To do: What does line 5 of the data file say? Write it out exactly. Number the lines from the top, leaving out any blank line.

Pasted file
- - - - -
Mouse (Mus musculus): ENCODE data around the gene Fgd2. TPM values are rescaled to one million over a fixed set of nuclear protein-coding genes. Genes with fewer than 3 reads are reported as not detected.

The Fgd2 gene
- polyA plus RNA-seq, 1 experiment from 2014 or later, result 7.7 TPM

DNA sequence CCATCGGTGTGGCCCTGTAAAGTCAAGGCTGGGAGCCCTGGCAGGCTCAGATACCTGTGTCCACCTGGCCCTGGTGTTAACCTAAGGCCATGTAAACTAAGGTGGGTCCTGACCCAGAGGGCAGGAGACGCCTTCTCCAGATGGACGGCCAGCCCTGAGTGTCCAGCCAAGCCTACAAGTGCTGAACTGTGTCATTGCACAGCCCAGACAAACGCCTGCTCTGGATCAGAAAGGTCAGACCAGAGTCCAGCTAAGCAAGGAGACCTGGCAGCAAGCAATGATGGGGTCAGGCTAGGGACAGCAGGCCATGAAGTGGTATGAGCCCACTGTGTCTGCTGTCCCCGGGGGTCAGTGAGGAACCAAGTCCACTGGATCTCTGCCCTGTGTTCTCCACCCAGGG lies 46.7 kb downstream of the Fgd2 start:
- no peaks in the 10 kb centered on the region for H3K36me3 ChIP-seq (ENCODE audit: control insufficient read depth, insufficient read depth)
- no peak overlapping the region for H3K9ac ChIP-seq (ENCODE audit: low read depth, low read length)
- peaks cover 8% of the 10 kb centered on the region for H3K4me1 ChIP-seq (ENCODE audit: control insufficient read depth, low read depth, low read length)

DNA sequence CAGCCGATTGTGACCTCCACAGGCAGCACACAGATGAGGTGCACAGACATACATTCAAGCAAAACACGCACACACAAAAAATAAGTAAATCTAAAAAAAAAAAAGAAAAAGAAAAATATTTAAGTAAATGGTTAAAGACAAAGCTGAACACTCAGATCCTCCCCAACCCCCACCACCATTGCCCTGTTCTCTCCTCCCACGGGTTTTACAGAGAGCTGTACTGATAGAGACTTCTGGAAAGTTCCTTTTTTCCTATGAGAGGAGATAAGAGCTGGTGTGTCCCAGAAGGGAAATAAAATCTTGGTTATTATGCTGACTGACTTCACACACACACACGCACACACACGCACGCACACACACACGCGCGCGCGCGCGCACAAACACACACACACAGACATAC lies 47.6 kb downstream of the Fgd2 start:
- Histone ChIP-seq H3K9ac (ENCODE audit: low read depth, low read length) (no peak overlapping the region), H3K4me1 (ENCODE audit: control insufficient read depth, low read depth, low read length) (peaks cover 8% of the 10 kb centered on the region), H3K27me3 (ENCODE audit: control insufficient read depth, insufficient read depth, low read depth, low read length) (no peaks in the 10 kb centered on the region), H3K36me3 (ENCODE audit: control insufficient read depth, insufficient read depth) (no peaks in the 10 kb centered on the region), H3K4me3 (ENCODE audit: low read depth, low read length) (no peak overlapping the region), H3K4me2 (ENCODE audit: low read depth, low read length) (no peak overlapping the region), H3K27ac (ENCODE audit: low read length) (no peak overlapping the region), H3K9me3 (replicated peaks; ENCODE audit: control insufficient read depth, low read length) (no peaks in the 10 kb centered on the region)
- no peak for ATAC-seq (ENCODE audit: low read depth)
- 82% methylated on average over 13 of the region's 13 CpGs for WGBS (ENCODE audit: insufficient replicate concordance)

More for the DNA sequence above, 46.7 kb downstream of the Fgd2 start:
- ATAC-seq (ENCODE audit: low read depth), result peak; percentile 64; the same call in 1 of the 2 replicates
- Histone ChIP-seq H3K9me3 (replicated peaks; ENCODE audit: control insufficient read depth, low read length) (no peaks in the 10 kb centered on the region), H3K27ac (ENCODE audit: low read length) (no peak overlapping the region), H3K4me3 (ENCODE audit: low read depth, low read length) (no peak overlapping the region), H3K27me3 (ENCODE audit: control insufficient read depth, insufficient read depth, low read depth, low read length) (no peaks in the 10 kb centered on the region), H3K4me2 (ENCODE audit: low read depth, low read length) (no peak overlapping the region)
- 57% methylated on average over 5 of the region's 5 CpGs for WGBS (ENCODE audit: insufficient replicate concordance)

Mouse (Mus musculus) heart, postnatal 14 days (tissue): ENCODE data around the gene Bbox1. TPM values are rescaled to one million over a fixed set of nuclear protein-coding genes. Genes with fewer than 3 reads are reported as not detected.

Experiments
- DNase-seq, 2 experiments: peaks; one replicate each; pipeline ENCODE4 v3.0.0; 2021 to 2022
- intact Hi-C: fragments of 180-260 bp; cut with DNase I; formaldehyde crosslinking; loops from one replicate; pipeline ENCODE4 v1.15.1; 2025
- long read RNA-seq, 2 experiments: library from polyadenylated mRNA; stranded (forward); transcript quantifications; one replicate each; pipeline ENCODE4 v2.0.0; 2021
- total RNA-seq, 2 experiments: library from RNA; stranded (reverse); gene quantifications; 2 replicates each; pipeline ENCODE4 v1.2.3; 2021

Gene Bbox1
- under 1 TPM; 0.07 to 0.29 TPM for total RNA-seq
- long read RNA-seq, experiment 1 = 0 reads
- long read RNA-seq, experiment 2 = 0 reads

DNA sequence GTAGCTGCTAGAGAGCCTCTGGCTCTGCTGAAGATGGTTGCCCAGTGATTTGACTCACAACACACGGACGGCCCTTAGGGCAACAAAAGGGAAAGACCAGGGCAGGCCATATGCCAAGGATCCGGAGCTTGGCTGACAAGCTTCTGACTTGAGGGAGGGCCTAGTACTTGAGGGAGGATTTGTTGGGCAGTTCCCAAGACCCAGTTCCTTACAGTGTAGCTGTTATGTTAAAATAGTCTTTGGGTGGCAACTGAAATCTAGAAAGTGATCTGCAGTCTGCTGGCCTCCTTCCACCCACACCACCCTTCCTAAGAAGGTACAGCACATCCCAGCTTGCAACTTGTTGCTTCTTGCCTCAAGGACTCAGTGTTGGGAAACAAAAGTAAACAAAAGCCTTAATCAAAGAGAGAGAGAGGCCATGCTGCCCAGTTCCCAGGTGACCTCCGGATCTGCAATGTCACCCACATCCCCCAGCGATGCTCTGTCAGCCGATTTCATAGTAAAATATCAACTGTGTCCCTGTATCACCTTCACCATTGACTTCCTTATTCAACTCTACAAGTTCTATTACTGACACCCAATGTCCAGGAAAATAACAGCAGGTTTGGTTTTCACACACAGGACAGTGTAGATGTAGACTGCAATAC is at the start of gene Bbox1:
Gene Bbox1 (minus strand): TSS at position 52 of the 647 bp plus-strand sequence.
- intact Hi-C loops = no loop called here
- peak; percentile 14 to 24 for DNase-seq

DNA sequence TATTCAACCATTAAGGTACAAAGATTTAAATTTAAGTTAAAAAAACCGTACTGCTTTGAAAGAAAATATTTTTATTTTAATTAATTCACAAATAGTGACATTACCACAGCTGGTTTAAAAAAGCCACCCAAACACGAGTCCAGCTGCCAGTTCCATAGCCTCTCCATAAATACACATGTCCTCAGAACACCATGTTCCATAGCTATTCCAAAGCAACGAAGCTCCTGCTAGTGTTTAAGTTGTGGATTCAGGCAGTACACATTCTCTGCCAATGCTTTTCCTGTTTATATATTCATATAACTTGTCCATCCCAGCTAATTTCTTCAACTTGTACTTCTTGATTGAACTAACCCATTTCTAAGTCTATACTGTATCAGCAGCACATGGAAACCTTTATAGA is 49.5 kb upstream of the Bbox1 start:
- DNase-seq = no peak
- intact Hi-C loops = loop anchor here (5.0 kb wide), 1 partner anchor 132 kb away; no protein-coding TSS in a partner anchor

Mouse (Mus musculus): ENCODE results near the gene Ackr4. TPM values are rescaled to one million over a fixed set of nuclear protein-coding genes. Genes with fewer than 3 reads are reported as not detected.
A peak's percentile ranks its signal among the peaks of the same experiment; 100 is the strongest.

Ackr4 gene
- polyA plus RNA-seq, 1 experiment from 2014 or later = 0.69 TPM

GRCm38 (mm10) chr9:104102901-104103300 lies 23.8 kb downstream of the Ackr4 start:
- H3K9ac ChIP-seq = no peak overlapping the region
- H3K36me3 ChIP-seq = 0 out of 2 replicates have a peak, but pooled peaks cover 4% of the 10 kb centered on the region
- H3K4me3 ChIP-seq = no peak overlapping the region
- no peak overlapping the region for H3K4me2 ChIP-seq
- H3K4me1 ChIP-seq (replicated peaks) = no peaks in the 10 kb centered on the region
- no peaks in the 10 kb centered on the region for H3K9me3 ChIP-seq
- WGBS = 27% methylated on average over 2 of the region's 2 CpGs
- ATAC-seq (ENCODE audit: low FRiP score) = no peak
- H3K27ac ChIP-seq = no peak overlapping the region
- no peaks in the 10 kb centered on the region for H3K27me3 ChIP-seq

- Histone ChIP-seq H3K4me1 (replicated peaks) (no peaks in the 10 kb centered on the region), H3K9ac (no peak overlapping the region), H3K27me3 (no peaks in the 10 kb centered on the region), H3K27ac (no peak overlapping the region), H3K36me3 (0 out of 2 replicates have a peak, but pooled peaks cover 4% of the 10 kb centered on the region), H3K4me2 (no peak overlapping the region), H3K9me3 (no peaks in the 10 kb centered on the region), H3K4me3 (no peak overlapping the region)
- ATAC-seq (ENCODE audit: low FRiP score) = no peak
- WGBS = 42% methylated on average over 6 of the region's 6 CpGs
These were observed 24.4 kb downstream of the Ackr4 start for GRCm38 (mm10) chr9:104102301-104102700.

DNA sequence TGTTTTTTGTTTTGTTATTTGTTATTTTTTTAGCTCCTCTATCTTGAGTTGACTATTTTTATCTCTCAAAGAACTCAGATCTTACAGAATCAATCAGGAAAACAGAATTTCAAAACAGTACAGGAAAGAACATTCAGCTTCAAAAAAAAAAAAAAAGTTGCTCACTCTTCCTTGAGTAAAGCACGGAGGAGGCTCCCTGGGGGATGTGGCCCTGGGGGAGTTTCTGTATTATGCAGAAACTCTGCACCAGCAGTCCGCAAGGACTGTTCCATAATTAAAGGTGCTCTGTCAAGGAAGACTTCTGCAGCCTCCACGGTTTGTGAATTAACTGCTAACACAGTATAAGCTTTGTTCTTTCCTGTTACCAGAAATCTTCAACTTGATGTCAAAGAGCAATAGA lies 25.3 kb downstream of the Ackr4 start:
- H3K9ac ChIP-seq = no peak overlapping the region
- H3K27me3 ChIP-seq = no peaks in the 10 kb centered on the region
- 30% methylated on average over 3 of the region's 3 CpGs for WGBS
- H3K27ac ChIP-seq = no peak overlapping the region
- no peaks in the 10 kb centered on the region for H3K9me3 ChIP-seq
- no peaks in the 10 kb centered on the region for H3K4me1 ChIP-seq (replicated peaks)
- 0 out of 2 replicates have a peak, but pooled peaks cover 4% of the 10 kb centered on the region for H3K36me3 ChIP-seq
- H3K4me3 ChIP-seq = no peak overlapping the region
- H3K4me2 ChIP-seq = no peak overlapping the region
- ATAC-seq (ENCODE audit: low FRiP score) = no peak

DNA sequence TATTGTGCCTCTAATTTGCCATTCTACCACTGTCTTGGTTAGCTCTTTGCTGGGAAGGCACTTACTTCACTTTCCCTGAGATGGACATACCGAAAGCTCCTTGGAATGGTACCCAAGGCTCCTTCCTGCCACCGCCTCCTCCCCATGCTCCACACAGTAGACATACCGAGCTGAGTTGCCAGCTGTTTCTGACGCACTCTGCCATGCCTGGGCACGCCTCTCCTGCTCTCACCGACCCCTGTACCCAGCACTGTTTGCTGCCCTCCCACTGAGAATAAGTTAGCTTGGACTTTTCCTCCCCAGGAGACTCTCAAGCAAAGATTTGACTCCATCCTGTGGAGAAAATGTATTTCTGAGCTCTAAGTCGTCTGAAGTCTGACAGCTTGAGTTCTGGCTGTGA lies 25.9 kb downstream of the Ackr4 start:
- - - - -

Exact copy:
- no peaks in the 10 kb centered on the region for H3K36me3 ChIP-seq (ENCODE audit: control insufficient read depth, insufficient read depth)